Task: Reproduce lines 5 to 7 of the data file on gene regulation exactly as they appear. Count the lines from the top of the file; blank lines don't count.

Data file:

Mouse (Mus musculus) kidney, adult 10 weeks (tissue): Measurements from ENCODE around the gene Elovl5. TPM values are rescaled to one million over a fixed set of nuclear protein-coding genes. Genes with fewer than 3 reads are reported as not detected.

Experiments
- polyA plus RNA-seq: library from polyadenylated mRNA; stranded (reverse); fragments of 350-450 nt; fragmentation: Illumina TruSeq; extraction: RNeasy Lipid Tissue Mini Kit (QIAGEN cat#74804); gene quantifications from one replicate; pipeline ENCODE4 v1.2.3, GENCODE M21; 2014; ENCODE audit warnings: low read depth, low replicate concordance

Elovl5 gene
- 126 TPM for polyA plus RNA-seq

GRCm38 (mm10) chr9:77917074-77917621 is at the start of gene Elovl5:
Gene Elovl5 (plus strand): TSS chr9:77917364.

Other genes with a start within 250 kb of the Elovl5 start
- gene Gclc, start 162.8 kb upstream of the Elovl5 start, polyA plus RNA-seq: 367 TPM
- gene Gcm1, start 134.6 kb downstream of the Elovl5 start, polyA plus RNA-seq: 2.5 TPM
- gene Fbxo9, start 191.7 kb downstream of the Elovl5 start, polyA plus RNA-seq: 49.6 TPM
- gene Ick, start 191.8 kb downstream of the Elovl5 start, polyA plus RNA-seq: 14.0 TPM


- 126 TPM for polyA plus RNA-seq

GRCm38 (mm10) chr9:77917074-77917621 is at the start of gene Elovl5:
Gene Elovl5 (plus strand): TSS chr9:77917364.